Complete transition phase:

The complete transition phase for the process took about 6 months to a year. People at the organization are still learning how to utilize the system so as to increase organizational efficiency further.

Positive and negative results of this change:

The positive change was that all the individuals were more prompt and productive as compared to the previous system. The use of paper was highly reduced, and the greatest achievement was time-saving. The employees were also motivated because now, they had obtained the automation skills that can help them sustain in any industry with such complex operation systems (Nelissen & Selm, 2008). The negative results were that some of the people were laid off; who were not able to adapt to the changes. Also, I heard that the initial costs for the Company were quite high, because of all the installations and trainings.

Three basic mistakes made:

Though the change brought about many reforms in the organization, there were certain mistakes made in the transition phase that could and should have been avoided (McInnes, Beech, Caestecker, MacIntosh, & Ross, 2006). They were:
During the phase of transition, the Company avoided any of the contracts or newer assignments, even though, relevant and important to the Company. The revenues for the Company were thus down in this phase, whereas the costs were high, because of the installations and training costs.
Some of the people in the organization assumed that the organization is caring and will take care of them. But when they were not able to adapt to the changes happening in the organization, may be because of their disinterest or disability, the organization did not have any excuse for laying them off. They should have predicted their future and become more receptive to the change.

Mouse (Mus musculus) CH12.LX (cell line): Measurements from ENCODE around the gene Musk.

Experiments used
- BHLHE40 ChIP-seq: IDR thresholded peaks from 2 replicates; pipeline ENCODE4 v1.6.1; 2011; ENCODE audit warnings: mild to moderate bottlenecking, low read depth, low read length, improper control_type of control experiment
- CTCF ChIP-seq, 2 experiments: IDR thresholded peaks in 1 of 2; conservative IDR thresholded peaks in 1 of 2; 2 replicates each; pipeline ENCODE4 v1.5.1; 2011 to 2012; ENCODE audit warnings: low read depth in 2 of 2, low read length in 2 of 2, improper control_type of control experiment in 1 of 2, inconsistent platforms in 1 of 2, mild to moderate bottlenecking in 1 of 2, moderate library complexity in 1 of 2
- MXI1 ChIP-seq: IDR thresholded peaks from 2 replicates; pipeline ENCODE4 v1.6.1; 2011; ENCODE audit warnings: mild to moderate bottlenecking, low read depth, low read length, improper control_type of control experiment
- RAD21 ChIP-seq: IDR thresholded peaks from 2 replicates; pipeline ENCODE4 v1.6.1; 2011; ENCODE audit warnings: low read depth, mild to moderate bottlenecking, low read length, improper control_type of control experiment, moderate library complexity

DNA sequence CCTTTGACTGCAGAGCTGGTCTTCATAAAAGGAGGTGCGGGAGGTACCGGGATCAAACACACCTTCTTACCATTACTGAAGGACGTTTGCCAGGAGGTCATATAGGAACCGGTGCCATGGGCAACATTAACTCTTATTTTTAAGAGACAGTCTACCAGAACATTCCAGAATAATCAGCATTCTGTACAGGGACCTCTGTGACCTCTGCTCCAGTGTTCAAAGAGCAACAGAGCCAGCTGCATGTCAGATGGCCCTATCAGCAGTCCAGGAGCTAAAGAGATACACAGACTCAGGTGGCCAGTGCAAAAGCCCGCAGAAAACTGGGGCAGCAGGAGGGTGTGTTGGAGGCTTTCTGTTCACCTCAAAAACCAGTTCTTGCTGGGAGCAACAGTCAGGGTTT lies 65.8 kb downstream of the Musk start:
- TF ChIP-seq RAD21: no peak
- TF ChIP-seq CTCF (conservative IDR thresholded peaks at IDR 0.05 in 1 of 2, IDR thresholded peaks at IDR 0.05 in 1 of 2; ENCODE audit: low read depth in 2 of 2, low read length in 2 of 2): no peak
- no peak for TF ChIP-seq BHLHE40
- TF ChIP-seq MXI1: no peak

I, as an employee was afraid of the future. I was apprehensive whether I would be capable to keep up my performance with the massive change that the Company is expecting from us. I was more afraid of the new system than I was confident about my abilities to cope with change and change with time.

Suggestions for more Smooth Change:

The change from manual to automate proved to be a boon reform for the organization. However, there could have been certain areas where the leadership and the Company could have worked on.
The first is that the change was radical. It could have been more planned, and the change gradually communicated to us, so that all employees could understand how and why the change needs to occur and be prepared to change accordingly.
The management should have followed Lewin’s change management approach. It was important to detach the employees from the manual systems, move them to the automatic system and freeze them there at that stage.
Along with communicating the need for change, the organization should also communicate that the change does not mean that the employees are obsolete.


Allen, J., Jimmieson, N. L., Bordia, P., & Irmer, B. E. (2007). Uncertainty during Organizational Change: Managing Perceptions through Communication. Journal of Change Management, 7(2), 187-210. doi:10.1080/14697010701563379
Andrews, J., Cameron, H., & Harris, M. (2008). All change? Managers' experience of organizational change in theory and practice. Journal of Organizational Change Management, 21(3), 300-14. doi:10.1108/09534810810874796
Judge, T. A., & Bono, J. E. (2000). Five-factor model of personality and transformational leadership. Journal of Applied Psychology, 85(5), 751-65. doi:10.1037//0021-9010.85.5.751
McInnes, P., Beech, N., Caestecker, L. D., MacIntosh, R., & Ross, M. (2006). Identity Dynamics as a Barrier to Organizational Change. International Journal of Public Administration, 29(12), 1109-1124. doi:10.1080/01900690600854779
Nelissen, P., & Selm, M. V. (2008). Surviving organizational change: how management communication helps balance mixed feelings. Corporate Communications: An International Journal, 13(3), 306-18. doi:10.1108/13563280810893670